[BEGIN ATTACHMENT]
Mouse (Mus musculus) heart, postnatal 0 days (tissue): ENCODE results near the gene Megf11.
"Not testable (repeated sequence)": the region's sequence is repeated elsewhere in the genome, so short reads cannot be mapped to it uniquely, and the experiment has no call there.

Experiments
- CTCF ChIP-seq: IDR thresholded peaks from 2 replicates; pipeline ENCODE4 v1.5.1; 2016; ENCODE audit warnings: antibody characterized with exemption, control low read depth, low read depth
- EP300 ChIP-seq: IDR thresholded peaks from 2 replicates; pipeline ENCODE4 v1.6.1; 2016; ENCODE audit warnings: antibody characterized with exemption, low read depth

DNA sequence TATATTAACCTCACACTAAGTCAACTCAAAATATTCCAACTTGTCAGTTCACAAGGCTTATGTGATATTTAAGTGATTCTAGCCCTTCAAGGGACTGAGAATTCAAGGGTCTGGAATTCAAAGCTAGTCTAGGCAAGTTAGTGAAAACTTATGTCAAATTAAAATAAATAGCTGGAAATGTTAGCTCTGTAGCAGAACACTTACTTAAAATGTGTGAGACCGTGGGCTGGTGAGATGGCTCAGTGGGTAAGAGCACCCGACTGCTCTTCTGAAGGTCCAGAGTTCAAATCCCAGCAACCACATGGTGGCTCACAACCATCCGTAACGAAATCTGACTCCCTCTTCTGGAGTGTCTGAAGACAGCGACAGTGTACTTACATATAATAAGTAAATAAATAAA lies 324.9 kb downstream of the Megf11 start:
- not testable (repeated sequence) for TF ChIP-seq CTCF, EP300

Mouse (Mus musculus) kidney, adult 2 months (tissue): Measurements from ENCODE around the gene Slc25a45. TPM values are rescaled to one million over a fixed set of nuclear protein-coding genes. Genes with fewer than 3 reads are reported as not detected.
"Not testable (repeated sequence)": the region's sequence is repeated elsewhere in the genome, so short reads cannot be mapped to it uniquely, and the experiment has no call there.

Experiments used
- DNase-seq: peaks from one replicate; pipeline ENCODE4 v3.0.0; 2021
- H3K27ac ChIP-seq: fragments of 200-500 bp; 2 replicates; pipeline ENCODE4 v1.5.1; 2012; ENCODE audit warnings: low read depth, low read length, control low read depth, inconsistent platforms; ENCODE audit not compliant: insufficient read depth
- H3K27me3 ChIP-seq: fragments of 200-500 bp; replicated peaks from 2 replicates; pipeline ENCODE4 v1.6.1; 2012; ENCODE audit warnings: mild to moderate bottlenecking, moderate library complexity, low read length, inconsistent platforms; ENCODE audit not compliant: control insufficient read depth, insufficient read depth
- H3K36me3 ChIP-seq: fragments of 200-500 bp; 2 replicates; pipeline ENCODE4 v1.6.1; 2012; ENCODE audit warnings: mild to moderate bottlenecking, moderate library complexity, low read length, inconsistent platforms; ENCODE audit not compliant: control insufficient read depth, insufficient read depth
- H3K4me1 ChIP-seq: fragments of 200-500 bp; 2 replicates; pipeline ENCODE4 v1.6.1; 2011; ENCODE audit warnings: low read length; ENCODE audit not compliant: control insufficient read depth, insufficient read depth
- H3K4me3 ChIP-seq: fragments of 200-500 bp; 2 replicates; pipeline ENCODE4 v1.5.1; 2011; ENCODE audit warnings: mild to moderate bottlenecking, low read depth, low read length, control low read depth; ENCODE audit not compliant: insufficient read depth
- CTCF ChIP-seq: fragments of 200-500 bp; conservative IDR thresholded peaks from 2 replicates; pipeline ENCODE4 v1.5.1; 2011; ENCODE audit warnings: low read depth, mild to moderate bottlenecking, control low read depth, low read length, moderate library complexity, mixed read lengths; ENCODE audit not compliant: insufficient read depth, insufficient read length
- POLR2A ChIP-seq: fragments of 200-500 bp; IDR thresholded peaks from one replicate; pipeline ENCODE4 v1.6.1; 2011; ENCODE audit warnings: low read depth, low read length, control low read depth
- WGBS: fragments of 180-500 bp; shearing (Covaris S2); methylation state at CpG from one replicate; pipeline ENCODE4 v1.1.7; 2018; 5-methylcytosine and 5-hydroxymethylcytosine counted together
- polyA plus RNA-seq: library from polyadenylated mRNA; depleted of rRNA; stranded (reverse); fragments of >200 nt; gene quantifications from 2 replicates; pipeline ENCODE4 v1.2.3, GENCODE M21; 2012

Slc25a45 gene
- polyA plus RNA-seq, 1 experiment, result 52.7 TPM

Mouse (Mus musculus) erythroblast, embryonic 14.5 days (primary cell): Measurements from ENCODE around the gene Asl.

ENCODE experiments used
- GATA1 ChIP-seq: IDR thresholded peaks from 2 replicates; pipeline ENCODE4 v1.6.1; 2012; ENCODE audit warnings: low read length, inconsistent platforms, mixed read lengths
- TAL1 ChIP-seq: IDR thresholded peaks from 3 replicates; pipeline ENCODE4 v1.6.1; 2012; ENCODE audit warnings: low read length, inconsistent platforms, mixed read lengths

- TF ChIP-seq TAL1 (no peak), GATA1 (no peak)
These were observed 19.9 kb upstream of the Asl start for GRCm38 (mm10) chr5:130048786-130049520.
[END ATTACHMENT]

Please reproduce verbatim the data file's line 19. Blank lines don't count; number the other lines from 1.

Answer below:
- WGBS: fragments of 180-500 bp; shearing (Covaris S2); methylation state at CpG from one replicate; pipeline ENCODE4 v1.1.7; 2018; 5-methylcytosine and 5-hydroxymethylcytosine counted together